- Skills tests: test the candidate on specific skills and tasks required for the position
- Personality tests: uncover personality traits to see if the candidate would fit well in the position, the team and the company
- Aptitude tests: test the candidate on skills that apply to every position (e.g. problem-solving, critical thinking, ability to learn)
Hiring the right people in 2020 requires a “reflection into who the company is as an employer. HR departments are now thinking strategically about their employer brand,” says Cass Bailey, CEO Slice Communications. To do this, use recruitment marketing.
Recruitment marketing is similar to the traditional marketing process, but instead of trying to attract customers, you’re attracting candidates. Unlike regular recruiting, recruitment marketing is proactive and ongoing.
Even if there are no open roles at your company, you want to communicate what it’s like to work there through your social media and blog. For instance, share videos of employees talking about their experience as an employee or behind-the-scenes photos of employees at work.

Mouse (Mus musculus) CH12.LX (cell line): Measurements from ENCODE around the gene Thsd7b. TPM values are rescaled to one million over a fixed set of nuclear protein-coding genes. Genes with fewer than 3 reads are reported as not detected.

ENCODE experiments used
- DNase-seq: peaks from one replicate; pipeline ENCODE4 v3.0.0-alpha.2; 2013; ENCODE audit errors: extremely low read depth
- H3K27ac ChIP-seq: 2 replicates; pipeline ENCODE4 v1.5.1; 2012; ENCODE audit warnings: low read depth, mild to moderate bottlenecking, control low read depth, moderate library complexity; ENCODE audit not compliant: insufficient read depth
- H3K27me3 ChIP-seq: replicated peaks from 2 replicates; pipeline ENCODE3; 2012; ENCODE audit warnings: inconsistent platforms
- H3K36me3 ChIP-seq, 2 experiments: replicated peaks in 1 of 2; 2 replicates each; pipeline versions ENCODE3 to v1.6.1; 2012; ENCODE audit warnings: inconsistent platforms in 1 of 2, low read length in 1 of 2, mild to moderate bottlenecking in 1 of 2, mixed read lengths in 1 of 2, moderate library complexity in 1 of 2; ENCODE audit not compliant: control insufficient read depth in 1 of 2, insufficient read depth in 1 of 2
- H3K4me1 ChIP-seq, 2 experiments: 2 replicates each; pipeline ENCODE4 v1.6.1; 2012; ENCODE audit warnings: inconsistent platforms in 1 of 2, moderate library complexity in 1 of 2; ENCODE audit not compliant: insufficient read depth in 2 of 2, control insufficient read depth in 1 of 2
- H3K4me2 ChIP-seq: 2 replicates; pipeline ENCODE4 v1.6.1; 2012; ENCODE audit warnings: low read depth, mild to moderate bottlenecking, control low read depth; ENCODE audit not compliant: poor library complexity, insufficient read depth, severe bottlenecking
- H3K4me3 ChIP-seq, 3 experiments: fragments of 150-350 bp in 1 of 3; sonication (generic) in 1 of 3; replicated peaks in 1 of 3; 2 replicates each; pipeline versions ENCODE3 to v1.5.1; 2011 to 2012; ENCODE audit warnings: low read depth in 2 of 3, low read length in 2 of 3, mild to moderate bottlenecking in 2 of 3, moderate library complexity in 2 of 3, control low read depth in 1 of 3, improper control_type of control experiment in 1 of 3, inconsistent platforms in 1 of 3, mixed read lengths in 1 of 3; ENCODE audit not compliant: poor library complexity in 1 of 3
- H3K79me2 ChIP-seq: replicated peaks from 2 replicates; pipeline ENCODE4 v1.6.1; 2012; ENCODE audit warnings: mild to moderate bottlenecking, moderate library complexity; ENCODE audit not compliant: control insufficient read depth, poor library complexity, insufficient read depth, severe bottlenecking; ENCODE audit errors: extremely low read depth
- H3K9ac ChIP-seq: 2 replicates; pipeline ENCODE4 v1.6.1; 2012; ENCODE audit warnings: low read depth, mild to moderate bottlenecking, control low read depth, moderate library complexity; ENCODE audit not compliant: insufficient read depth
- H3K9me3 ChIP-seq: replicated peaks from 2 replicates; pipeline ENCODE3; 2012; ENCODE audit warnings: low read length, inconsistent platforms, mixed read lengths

HR and marketing departments can collaborate to craft a communications strategy to share what it means to work for your company.
“In 2020, tech-savvy jobseekers will expect to be able to find jobs on their mobile devices and apply for [them] on the go, instead of having to wait to do so,” says Dane Amyot, Managing Director of bountiXP.
Most adults have mobile devices and, for some, it’s their only way to access the internet. As a result, a mobile-friendly website is one of the most essential HR trends to follow. If it is slow, hard to read or difficult to use on mobile, you risk losing out on qualified candidates who abandon the process.
A mobile-friendly recruitment system also makes HR professionals’ jobs easier. If you need to travel for work or have a long commute on public transit, you can still screen and communicate with candidates.